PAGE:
through all relays
Aggregate effective channel from the transmitter to the
receiver, i.e., stacked matrix of and

Iv Multi-Stream Beamforming Under Stream SINR Constraints


PIII is a non-convex quadratically constrained quadratic programming (QCQP) problem [21, 22]. To obtain the filters, PIII can be equivalently rewritten by using the fact that , where , and by rewriting the SINR constraint as a summation inequality rather than a division inequality. PIII can be rewritten as



The transmit beamforming covariance matrix constraint (13c) imposes the convex constraint that matrix belongs to the cone of symmetric and positive semi-definite matrices of dimension (denoted by ). Note that, since the covariance matrices in (13b), i.e., and , are Hermitian, , which means that the SINR inequality constraint (13b) is well defined. However, PII is still non-convex due to the last constraint (13d), hence SDR can be applied, i.e., the last constraint can be relaxed [21, 22]. Nonetheless, the resulting SDR of PII still cannot be solved distributively. To obtain at the stream via a parallel and distributed approach, both the objective function and constraints in PII must be separable with respect to each stream. The objective function of PII is separable; however, the reformulated SINR constraints (13b) are coupled. Moreover, since the SINR constraints are not linear, ADMM is not directly applicable to PII.

Iv-a Proposed ADMM Algorithm

Before presenting the proposed ADMM algorithm, we briefly review the main steps of ADMM. ADMM can solve the following convex problem



where , , , the functions and are convex, and are nonempty convex sets. Then the augmented Lagrangian for P() is given as


where is the Lagrange multiplier of the constraint (14b), re(.) is the real part operator, and is again the Lagrangian dual update step size. P() is solved by ADMM via three steps at each iteration as follows


In order to transform the reformulated SINR constraints to a linear form in PII, we initially introduce an auxiliary variable for each summand in the SINR constraint (13b) as


Then, since the SINR constraints are active at the optimal point, i.e., the SINR constraints (13b) must hold with equality [29], the resulting SDR of PII can be equivalently rewritten as



Now, the SINR constraint (13b) is in a linear form via the constraints (18b), (18c), and (18d), and the coupling constraint (18b) is a simple linear constraint that is viable for the ADMM algorithm. The partial augmented Lagrangian for PIV-A can be written as


where is the Lagrange multiplier of the constraint (18b), and is a positive constant parameter for adjusting the convergence speed, i.e., Lagrangian dual update step size.

P() and PIV-A have the following correspondences


where and is a mapping function between and .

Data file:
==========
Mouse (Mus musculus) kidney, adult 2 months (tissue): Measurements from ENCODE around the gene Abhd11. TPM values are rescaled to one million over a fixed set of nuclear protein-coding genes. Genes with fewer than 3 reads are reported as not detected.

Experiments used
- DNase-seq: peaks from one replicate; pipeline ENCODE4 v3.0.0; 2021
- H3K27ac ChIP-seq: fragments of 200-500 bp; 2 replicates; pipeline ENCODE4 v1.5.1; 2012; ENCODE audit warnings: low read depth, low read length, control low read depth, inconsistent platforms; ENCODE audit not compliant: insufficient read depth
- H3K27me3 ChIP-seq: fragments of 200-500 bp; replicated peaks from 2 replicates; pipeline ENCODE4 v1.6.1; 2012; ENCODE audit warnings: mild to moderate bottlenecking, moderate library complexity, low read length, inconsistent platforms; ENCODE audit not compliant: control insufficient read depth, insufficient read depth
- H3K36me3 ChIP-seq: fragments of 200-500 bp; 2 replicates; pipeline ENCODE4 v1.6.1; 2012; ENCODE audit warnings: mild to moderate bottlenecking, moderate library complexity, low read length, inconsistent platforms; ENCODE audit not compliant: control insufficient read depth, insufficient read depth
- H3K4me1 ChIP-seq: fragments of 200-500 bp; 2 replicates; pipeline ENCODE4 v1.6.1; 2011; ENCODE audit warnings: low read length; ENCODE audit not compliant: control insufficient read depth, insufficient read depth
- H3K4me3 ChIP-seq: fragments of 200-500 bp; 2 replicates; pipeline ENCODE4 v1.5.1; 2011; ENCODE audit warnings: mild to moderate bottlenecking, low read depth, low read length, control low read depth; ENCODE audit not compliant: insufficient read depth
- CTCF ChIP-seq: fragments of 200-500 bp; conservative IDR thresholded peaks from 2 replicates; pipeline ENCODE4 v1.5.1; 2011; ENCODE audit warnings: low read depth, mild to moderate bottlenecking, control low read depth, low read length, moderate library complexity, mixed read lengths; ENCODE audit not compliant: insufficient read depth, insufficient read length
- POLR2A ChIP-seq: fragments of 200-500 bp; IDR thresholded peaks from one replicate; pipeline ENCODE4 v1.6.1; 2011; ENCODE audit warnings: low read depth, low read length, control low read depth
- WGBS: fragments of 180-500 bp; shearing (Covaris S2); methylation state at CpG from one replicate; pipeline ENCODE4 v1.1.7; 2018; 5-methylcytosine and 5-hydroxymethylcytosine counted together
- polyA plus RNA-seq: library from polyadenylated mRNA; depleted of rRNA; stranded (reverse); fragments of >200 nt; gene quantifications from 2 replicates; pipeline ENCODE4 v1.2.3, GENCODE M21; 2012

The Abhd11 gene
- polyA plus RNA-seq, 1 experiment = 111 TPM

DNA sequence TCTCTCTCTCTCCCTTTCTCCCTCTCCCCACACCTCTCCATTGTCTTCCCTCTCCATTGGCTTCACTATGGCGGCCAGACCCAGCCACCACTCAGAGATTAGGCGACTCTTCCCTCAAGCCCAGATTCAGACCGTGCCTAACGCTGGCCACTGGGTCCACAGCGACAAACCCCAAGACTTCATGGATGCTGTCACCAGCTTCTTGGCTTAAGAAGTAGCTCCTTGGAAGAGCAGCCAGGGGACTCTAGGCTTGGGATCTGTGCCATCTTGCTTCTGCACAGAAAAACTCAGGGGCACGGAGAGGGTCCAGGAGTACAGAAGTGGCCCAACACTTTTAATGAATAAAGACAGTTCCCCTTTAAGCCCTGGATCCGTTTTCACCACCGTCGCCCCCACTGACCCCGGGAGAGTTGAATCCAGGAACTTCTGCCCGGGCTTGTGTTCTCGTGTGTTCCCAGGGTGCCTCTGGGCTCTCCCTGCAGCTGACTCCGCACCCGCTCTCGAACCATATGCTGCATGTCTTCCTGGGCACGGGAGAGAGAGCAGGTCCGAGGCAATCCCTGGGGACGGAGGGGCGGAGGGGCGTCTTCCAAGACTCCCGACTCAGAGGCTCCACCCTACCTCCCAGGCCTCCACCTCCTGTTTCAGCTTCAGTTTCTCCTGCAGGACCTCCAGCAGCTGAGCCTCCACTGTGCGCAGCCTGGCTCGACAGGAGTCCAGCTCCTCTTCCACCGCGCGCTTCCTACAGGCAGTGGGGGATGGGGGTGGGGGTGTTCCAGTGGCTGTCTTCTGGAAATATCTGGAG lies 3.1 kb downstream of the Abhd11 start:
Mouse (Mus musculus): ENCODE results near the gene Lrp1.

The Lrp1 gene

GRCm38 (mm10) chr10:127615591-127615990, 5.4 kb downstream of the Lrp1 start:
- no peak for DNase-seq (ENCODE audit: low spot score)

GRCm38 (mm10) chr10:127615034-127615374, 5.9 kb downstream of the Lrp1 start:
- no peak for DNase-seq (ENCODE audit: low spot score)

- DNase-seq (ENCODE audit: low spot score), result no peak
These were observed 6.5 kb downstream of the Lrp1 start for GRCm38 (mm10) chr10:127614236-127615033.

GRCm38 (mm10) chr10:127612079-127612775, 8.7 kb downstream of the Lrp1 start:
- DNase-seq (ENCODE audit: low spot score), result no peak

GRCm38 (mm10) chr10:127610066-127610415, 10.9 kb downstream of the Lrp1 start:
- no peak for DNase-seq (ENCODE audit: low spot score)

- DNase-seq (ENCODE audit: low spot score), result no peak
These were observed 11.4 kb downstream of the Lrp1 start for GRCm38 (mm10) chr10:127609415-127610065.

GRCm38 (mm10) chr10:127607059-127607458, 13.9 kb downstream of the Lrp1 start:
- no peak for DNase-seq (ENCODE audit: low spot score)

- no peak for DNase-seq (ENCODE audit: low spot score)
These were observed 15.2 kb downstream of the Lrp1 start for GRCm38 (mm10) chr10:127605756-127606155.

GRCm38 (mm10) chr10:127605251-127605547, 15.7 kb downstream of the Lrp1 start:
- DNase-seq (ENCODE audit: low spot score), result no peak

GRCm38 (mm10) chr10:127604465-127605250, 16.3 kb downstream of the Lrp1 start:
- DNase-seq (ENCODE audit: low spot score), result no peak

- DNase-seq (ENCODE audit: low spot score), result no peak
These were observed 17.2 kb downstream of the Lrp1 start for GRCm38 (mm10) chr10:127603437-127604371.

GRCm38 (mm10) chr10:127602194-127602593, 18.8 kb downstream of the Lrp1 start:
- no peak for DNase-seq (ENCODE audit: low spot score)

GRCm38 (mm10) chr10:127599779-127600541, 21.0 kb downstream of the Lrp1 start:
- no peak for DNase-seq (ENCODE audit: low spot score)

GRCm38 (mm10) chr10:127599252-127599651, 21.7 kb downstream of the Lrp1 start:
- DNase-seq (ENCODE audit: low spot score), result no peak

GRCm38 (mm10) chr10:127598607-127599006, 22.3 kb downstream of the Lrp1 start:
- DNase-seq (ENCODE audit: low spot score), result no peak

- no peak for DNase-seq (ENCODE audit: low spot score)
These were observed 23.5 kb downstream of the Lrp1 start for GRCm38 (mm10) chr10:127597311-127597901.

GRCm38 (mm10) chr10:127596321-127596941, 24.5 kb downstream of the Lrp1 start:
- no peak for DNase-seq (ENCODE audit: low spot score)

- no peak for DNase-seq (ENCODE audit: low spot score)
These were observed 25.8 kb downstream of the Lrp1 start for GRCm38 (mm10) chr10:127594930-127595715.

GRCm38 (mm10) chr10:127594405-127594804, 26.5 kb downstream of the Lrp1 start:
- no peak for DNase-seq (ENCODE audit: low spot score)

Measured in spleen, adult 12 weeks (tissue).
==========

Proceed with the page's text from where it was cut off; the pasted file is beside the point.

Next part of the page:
As mentioned earlier, in [11], total power minimization under SINR constraints problem is solved via a distributed power control algorithm in a simpler network. In contrast, in this work, the problem is solved via beamforming vectors in a generic network. Hence, the problem in this work is more challenging and also the results are more effective than [11], i.e., higher sum-SINRs can be achieved with lesser power consumptions. Another distinction between [11] and this paper is the difference between the augmented Lagrangian functions, where both of the proposed solutions are fundamentally based on. As seen in [11, P2], the auxiliary definitions [11, Eqs. (3c), (3d)] are augmented in the Lagrangian function [11, Eq. (4)] to obtain closed-form solutions, whereas in this work, the summation of auxiliary terms (18b) are augmented as seen in (IV-A). In [11], power control algorithm is proposed for a simpler relay network architecture. In other words, transmit power scalar variables are optimized in [11] as opposed to the transmit beamforming filters in this work. The summation of auxiliary terms in [11, Eq. (3b)] cannot be augmented in the Lagrangian function. Otherwise, the variable disappears in the Lagrangian differentiation process, hence closed-form solutions cannot be obtained. On the other hand, the auxiliary definitions (18c) and (18d) cannot be augmented due to the trace operator in this work. Therefore, in this work, (18b) is augmented in the Lagrangian function and the covariance matrix solutions are obtained via CVX. Resorting to CVX for the solutions of covariance matrices is a common practice in the literature [12, 9]. After obtaining the transmit covariance matrices , obtaining the transmit vectors is a well-known process [21], i.e., if the obtained covariance matrix is not rank-one, then additional rank-one approximate solution methods can be applied including the Gaussian randomization method. However, as observed by the numerical results in Section VII, the optimal matrices are always rank-one. This indicates that the proposed distributed optimal solution to PIV-A serves as a global optimal solution to PIII.